This is a link to the post that is on my facebook page as there are so many images it was easier to upload there: see full post
‘We have reached that wonderful point where she is starting to drop her nap and doesn’t get tired as quickly and she is able and happy to walk for long periods meaning we no longer have to drag the buggy round, avoiding the interesting narrow or steep paths or awkwardly carrying the buggy up and down steps in defiance.’
The time has finally arrived. In 72hours Vera&Bob should be available on Amazon Kindle etc. The Paper copy should be available in August.
‘Vera is a young bilingual girl who loves running barefoot around the garden and exploring nature. On her Seventh birthday her Mum (a behavioural scientist) surprises her with a pony called Bob, but there is a catch; he is a rescued wild pony who is not used to being close to people.
The story follows Vera learning about training techniques and behaviour, overcoming criticism and obstacles to train Bob using humane methods and compete and demonstrate what she has achieved, at equestrian shows.
The book contains a lot of moral life messages that are applicable and transferable to other scenarios. It introduces complex equestrian specific terms and psychological language with definitions and illustrations.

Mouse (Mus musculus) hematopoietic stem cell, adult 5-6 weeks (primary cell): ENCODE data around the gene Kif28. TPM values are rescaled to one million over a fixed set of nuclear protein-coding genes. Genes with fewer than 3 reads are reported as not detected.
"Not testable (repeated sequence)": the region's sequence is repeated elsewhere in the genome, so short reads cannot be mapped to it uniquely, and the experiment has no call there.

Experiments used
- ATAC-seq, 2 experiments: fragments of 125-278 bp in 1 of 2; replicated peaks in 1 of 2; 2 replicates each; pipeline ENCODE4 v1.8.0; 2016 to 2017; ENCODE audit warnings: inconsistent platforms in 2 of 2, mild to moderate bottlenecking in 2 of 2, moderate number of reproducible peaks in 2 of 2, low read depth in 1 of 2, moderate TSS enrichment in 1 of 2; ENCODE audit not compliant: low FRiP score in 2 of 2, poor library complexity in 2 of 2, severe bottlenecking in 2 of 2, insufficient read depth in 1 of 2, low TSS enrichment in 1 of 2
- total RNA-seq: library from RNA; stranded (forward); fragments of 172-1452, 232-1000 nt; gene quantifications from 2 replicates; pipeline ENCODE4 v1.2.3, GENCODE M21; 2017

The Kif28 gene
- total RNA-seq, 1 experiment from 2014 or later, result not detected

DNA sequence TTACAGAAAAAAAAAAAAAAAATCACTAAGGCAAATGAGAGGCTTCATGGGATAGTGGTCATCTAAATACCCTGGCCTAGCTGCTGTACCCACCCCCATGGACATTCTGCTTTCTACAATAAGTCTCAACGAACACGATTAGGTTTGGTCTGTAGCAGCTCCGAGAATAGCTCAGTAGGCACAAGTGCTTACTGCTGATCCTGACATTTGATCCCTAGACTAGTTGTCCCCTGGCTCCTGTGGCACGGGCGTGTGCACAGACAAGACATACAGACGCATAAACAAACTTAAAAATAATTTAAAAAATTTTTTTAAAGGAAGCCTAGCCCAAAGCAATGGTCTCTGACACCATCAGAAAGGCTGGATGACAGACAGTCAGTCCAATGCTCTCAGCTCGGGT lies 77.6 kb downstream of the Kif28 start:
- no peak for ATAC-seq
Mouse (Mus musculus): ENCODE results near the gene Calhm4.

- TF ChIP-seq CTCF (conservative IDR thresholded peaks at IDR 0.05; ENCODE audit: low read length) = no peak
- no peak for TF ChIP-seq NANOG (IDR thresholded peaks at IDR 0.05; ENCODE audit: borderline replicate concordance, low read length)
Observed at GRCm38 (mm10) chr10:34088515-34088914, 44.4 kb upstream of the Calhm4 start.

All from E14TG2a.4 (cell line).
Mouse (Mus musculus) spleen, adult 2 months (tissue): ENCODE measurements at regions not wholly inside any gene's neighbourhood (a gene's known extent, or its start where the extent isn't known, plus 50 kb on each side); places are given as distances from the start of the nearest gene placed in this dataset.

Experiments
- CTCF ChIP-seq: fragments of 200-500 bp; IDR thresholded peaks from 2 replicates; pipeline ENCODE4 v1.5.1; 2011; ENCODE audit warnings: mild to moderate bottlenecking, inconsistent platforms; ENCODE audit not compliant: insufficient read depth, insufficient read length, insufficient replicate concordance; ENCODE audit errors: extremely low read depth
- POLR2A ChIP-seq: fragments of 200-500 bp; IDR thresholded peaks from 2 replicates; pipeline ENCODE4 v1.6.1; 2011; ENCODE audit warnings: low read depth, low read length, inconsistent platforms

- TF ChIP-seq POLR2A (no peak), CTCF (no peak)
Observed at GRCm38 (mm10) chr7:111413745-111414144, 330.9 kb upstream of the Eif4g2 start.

The book employs the well known mnemonic device of story telling to introduce a complicated subject. Ideal for horse mad children, young adults and those new to or interested in owning horses.’
I have been sharing and posting a lot more on my facebook page recently so please consider following that for more regular posts. I found an article that discusses animal and children interactions and the worrying level of videos and photos that are described as cute when the child is in fact in potential danger.
View facebook post and original article
Small children are unpredictable and move irratically with strange noises. I don’t think I have seen any animal not show some kind of anxiety, avoidance or appeasement behaviours around small children. Most try their hardest not to lash out physically because non human animals naturally avoid physical violence in case of injury to themselves, but this is why the parent should always monitor the situation and remove the child after short periods to give the animal a break and not push their thresholds too far… once the animal has snapped or acted more aggressively and found you remove the child it is difficult to reverse and they can learn to go straight for this step with less warning as they know it works.